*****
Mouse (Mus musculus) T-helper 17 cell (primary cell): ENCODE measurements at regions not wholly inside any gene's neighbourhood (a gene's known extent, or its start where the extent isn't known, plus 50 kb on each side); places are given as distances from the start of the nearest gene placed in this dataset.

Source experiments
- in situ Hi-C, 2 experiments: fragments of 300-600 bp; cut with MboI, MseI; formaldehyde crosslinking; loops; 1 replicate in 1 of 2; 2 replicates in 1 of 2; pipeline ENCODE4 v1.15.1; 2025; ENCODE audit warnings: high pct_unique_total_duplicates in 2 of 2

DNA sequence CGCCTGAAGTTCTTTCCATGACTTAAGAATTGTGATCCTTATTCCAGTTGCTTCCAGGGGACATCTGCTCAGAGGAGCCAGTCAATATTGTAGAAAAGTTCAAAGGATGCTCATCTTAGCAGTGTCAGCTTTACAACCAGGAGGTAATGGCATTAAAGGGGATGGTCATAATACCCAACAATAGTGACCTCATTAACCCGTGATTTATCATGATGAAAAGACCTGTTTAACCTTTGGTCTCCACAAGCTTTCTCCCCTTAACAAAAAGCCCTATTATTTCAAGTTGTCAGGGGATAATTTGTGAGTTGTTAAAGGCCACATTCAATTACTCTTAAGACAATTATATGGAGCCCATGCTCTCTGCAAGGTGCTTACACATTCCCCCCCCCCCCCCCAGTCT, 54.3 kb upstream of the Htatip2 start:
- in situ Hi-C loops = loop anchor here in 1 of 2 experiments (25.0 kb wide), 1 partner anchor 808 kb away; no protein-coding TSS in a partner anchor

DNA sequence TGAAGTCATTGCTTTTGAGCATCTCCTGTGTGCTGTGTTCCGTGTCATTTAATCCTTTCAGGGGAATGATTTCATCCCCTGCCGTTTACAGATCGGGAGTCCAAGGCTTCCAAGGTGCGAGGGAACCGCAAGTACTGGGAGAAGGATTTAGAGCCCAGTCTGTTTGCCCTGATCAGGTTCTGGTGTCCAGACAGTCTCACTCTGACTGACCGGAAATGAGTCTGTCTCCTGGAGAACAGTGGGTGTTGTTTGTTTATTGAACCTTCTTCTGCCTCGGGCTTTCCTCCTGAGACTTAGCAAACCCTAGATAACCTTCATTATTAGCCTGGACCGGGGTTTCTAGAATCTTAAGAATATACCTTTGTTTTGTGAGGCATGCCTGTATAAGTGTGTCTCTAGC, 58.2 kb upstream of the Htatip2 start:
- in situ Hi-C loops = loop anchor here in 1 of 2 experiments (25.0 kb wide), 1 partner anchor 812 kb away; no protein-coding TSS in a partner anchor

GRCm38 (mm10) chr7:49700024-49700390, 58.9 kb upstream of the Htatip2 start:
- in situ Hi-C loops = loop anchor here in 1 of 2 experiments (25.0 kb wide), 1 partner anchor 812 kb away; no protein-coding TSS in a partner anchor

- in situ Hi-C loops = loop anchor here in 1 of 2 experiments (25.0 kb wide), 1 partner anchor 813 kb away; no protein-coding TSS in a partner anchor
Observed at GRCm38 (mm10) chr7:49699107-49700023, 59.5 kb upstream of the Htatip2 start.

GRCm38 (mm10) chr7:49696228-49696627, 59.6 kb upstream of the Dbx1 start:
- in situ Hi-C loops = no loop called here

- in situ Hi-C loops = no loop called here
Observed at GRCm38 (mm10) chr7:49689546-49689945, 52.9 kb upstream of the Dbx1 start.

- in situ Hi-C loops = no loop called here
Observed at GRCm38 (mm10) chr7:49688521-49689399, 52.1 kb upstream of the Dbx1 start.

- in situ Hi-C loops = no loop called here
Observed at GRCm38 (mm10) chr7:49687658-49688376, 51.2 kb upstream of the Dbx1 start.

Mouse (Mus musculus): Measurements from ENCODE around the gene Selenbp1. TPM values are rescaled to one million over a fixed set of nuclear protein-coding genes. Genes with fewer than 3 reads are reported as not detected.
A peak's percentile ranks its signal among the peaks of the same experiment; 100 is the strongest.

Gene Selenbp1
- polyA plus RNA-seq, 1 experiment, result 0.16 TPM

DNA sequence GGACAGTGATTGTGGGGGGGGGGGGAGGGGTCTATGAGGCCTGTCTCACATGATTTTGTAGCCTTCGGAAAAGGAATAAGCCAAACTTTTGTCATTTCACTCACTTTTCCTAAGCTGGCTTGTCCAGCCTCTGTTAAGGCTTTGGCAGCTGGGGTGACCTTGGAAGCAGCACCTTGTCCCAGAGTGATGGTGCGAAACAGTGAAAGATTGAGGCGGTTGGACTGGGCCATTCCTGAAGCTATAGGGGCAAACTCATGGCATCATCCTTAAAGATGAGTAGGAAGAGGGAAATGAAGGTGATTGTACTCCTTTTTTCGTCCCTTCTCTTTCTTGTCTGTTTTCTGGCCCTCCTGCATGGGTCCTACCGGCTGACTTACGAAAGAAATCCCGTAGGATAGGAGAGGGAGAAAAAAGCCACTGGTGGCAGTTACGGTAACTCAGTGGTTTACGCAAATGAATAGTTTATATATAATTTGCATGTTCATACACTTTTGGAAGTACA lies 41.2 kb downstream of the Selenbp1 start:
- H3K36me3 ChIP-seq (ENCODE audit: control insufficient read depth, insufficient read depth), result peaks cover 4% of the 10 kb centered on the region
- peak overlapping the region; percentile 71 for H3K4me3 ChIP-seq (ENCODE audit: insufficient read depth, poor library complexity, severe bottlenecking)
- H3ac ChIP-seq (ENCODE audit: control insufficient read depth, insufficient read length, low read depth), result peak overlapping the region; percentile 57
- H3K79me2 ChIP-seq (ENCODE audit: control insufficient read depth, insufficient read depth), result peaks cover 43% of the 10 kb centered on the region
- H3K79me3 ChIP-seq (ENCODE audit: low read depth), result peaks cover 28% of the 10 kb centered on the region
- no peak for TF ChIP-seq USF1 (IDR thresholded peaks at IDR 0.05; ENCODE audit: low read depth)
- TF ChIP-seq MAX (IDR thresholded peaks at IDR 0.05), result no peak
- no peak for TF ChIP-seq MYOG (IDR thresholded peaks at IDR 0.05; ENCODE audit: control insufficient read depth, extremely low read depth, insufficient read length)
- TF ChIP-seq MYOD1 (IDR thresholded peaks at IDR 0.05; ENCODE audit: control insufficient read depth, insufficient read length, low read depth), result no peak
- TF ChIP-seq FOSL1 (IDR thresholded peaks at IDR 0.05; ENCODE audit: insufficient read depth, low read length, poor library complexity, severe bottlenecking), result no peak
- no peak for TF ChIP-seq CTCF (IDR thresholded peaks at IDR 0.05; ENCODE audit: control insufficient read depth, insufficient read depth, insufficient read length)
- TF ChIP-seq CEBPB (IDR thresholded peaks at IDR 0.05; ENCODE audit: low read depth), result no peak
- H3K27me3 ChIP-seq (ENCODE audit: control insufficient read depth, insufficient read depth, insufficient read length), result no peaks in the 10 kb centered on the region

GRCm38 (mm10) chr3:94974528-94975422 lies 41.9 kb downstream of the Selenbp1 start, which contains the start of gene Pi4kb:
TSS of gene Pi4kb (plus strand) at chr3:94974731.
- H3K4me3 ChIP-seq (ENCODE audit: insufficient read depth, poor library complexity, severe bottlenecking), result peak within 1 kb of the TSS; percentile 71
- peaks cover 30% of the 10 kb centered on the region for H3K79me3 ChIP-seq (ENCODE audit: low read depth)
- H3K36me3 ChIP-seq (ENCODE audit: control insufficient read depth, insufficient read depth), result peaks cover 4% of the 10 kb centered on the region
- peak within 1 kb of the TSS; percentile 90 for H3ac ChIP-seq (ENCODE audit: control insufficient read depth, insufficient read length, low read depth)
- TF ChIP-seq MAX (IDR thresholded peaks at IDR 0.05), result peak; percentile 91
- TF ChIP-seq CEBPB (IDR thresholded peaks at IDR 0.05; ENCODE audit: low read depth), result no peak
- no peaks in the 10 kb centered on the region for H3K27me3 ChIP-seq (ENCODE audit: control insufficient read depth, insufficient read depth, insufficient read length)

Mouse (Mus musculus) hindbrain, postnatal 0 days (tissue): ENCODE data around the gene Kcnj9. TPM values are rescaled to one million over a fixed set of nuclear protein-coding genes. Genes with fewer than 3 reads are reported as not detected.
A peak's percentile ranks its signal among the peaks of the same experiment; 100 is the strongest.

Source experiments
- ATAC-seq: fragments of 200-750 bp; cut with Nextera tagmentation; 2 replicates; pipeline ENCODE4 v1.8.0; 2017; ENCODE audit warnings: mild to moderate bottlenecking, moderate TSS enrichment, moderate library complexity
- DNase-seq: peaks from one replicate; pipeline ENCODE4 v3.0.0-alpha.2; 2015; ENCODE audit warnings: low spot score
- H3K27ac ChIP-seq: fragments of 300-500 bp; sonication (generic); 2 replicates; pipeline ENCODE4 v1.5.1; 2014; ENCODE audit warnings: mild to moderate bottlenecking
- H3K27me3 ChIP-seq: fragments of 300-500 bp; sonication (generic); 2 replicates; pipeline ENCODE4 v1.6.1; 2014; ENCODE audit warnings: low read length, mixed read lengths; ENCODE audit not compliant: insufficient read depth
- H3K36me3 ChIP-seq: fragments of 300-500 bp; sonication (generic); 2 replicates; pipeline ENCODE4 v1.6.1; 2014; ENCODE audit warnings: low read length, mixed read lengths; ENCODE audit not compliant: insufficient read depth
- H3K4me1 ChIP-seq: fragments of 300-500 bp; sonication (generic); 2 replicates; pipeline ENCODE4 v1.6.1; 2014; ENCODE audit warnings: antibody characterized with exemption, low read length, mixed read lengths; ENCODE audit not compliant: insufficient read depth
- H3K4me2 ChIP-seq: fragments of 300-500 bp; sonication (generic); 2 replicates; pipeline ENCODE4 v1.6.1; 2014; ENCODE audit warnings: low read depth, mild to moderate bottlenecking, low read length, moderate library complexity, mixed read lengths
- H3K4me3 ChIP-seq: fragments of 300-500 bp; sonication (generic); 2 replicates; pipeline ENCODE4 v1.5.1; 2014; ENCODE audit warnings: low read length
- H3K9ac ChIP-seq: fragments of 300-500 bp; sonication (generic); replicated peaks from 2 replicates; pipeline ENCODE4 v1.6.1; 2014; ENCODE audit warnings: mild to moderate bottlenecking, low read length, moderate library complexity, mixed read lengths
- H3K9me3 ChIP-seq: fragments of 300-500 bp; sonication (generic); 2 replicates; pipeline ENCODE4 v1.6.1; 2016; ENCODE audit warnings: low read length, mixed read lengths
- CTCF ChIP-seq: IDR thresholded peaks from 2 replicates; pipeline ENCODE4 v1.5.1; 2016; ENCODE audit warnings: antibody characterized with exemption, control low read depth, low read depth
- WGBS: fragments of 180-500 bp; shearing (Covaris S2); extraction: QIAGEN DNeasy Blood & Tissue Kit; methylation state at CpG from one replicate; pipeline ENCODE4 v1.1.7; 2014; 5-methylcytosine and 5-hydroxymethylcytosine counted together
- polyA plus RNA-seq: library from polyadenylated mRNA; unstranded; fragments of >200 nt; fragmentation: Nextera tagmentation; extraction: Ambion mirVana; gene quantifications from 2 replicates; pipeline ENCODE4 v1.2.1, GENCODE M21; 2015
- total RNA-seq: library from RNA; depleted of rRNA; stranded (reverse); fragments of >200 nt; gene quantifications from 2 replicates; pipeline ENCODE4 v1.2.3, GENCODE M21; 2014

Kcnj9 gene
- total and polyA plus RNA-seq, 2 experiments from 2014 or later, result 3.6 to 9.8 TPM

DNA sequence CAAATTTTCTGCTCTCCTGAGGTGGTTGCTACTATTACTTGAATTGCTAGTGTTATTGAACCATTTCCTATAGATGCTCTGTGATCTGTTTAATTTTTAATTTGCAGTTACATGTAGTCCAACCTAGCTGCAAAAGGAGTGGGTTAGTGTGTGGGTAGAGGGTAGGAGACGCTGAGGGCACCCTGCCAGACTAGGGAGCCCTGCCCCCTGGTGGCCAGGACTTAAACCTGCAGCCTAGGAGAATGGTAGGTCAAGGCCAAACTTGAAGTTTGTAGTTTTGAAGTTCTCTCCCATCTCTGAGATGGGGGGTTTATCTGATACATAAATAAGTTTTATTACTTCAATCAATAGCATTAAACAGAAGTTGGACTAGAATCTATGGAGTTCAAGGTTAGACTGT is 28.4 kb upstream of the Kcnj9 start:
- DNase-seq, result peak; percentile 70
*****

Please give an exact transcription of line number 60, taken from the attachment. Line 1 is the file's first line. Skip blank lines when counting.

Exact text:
- CTCF ChIP-seq: IDR thresholded peaks from 2 replicates; pipeline ENCODE4 v1.5.1; 2016; ENCODE audit warnings: antibody characterized with exemption, control low read depth, low read depth